I’ve started to realize that you can tell a lot about a person from the way they dine out. What I mean by this is that an interesting aspect of one’s personality emerges as they sit around, being posh at restaurants.
While we dined with some friends at a fancy place, I sat back and noticed the dinner table dynamics. When you go out, there are some typical personality types that manifest. One of my favourites is the guy who claims to be a regular at the place: once, we went out with a guy who kept referring to the waiter by his first name (forget the fact that it was embroidered onto his shirt) with such a tone of familiarity; like he had developed a close bond with him over the times that he had served him Bourdeaux and Bouillabaisse. He kept telling him, “Make me my regular!” when asked about what beverage he would like. The poor waiter looked genuinely puzzled, really unsure of who the man was, and more so of what his regular would be!
Then there are the serial-shouters. These often occur in couples, and they find a constant reason to be annoyed with the waiter. They believe him to be their servant-of-the-moment and are enraged when he humanly errs by dropping a spoon onto the table, as if the clattering of the cutlery had shaken up their soul. I imagine they may be a little nicer to their servants at home, since they have to retain them, thus, they come to restaurants to unleash all their frustrations on this poor soul.
Then there’s the crass, nouveau-riche guy who thinks his obnoxiousness is humorous, who screams for the waiter standing across the restaurant, calling out, “Eh Laal Shirt, idhar aa!” (Hey Red Shirt, come here!) and then looks at his friends, expecting them to collapse into laughter. FYI, I have never hung out with this guy but have seen people like this on neighboring tables.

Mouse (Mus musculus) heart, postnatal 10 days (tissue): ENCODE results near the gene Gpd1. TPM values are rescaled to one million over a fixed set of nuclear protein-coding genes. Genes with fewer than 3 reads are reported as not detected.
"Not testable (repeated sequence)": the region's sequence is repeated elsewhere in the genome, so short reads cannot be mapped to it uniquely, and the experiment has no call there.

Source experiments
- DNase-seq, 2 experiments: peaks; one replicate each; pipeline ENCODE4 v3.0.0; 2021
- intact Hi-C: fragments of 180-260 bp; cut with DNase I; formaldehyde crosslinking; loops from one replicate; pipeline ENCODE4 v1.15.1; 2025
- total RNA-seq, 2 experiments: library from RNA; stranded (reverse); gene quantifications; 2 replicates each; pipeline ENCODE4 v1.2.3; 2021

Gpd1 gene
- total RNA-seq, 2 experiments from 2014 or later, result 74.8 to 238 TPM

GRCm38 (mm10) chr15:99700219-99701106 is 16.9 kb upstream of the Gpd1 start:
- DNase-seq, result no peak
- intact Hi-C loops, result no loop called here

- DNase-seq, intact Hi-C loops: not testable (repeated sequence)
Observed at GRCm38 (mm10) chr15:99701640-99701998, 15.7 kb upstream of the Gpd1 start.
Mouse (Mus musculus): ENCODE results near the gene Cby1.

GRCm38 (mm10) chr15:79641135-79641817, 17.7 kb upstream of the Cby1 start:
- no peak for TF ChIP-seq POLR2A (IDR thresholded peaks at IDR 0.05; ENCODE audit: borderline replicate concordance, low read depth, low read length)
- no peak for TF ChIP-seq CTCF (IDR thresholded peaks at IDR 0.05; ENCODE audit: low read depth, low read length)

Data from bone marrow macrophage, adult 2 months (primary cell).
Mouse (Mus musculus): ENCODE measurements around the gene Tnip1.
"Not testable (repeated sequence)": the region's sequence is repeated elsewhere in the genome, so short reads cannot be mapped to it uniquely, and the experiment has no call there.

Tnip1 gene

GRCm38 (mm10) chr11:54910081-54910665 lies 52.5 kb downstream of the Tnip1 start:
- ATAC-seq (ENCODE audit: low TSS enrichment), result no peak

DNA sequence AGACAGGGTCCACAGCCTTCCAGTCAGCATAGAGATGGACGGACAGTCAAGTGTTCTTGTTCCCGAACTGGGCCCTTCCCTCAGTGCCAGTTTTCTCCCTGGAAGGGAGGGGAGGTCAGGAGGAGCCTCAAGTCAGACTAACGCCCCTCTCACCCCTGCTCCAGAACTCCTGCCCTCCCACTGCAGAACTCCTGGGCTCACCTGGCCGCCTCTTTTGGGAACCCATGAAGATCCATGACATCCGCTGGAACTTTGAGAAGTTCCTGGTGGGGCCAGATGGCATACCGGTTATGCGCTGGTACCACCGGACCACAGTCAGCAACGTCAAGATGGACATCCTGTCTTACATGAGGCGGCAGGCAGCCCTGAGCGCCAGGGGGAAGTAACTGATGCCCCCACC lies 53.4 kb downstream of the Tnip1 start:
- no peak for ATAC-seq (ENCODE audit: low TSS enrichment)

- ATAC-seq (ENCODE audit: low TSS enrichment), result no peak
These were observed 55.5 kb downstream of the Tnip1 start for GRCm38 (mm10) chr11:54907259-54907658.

All these characters need their ego to be fed by the waiter much more than their tummies. They carry their egos as their plus ones (which occupy more than just one seat) and embarrass everyone else, who are secure enough to feel good about themselves without pulling someone else down.
Then come the money dynamics. These play out very interestingly on a table. There are the people who will order very generous individual portions for themselves, while insisting that the rest of the group has ordered too much and should reduce their order. Or the ones who will drink the best single malt (when they otherwise only have a taste for Teachers) just because the bill will be divided between everyone.
I shouldn’t forget to mention the people who will sulk about having to pay for your glass of wine after ordering a John Dory for themselves (a fish with such a fancy, formal name is destined to be pricey) which costs Rs. 3000 at that particular restaurant, while you chew on your steamed asparagus. And (credit to a friend who shared this story with me) the ones who will make their kids chug down glasses of chocolate milkshake (“Magar mujhe aur nahin peena hai, mummy! Ulti ho jayegi!” “But I don’t want to have more, Mom. I will throw up!”) just because people are splitting the bill.
Talking about the bill: when it comes, that’s the time everyone starts squirming. Some people have an urgent call by nature to answer at the precise moment when the waiter heads towards their table with the leather folder in hand.
Then there’s the enthusiastic friend who takes out his credit card and gives it to the waiter first (and all the newbies’ heave sighs of relief thinking he’s sponsoring dinner) only to then calculate the bill and tell you an amount including a generous tip that you later find out he never paid to the waiter.
There are those friends who will split everything down to the last morsel, wanting to even calculate how many pieces of paneer you ate in the Paneer Makhani as opposed to them, but you have got to love the guys who don’t even want to carry their own weight in life (forget yours): those people who haven’t carried money, so they promise they will pay you later (and you could fill a bag with their IOU notes starting from 1992).
There’s a lot of fun to be had when you go out with friends for dinner, and there’s a lot of madness to be experienced as well. That’s why Nandy and I hang out with like-minded people where the dinner table dynamics don’t get so uncomfortable, and no one’s counting how many Pinot Noirs we have downed as opposed to their Kingfishers (or vice versa). But every once in a while, you have to meet some crazy bunch for dinner, and then the fun begins. And the best thing to do at that point, is to sit back and just watch the comedy unfold.